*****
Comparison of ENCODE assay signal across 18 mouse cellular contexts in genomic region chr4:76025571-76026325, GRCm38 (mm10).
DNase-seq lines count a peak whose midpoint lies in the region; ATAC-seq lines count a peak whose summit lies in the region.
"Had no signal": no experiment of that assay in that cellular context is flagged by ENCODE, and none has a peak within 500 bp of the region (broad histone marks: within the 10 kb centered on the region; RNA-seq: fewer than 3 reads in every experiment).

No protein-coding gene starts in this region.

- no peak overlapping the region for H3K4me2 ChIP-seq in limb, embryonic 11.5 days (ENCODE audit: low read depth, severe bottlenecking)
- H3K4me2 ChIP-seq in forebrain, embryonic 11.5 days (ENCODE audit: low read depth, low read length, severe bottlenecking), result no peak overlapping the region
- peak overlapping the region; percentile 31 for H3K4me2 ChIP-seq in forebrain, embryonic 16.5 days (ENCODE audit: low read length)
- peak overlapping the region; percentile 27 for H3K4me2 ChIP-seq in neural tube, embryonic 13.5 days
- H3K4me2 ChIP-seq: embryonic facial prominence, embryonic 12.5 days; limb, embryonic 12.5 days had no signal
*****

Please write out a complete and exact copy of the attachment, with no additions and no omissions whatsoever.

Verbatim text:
Comparison of ENCODE assay signal across 18 mouse cellular contexts in genomic region chr4:76025571-76026325, GRCm38 (mm10).
DNase-seq lines count a peak whose midpoint lies in the region; ATAC-seq lines count a peak whose summit lies in the region.
"Had no signal": no experiment of that assay in that cellular context is flagged by ENCODE, and none has a peak within 500 bp of the region (broad histone marks: within the 10 kb centered on the region; RNA-seq: fewer than 3 reads in every experiment).

No protein-coding gene starts in this region.

- no peak overlapping the region for H3K4me2 ChIP-seq in limb, embryonic 11.5 days (ENCODE audit: low read depth, severe bottlenecking)
- H3K4me2 ChIP-seq in forebrain, embryonic 11.5 days (ENCODE audit: low read depth, low read length, severe bottlenecking), result no peak overlapping the region
- peak overlapping the region; percentile 31 for H3K4me2 ChIP-seq in forebrain, embryonic 16.5 days (ENCODE audit: low read length)
- peak overlapping the region; percentile 27 for H3K4me2 ChIP-seq in neural tube, embryonic 13.5 days
- H3K4me2 ChIP-seq: embryonic facial prominence, embryonic 12.5 days; limb, embryonic 12.5 days had no signal